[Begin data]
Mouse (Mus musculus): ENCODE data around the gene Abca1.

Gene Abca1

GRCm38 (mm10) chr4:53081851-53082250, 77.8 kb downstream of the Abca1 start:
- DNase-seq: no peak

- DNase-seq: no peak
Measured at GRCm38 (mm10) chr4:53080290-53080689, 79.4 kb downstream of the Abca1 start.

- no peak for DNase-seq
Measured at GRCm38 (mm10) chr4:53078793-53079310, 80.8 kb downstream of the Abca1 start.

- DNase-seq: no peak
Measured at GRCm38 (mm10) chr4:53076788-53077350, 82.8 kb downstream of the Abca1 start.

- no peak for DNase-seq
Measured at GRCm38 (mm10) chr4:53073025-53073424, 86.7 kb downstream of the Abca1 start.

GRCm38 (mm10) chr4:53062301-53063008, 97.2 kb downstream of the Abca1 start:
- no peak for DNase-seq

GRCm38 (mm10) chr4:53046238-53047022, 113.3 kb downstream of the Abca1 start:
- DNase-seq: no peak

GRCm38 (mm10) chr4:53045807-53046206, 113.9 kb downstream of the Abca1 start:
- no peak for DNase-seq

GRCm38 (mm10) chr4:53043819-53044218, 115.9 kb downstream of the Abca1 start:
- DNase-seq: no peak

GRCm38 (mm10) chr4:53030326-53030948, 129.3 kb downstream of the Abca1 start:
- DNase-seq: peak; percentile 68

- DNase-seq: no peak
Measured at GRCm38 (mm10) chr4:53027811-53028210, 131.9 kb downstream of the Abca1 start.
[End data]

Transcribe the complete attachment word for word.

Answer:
Mouse (Mus musculus): ENCODE data around the gene Abca1.

Gene Abca1

GRCm38 (mm10) chr4:53081851-53082250, 77.8 kb downstream of the Abca1 start:
- DNase-seq: no peak

- DNase-seq: no peak
Measured at GRCm38 (mm10) chr4:53080290-53080689, 79.4 kb downstream of the Abca1 start.

- no peak for DNase-seq
Measured at GRCm38 (mm10) chr4:53078793-53079310, 80.8 kb downstream of the Abca1 start.

- DNase-seq: no peak
Measured at GRCm38 (mm10) chr4:53076788-53077350, 82.8 kb downstream of the Abca1 start.

- no peak for DNase-seq
Measured at GRCm38 (mm10) chr4:53073025-53073424, 86.7 kb downstream of the Abca1 start.

GRCm38 (mm10) chr4:53062301-53063008, 97.2 kb downstream of the Abca1 start:
- no peak for DNase-seq

GRCm38 (mm10) chr4:53046238-53047022, 113.3 kb downstream of the Abca1 start:
- DNase-seq: no peak

GRCm38 (mm10) chr4:53045807-53046206, 113.9 kb downstream of the Abca1 start:
- no peak for DNase-seq

GRCm38 (mm10) chr4:53043819-53044218, 115.9 kb downstream of the Abca1 start:
- DNase-seq: no peak

GRCm38 (mm10) chr4:53030326-53030948, 129.3 kb downstream of the Abca1 start:
- DNase-seq: peak; percentile 68

- DNase-seq: no peak
Measured at GRCm38 (mm10) chr4:53027811-53028210, 131.9 kb downstream of the Abca1 start.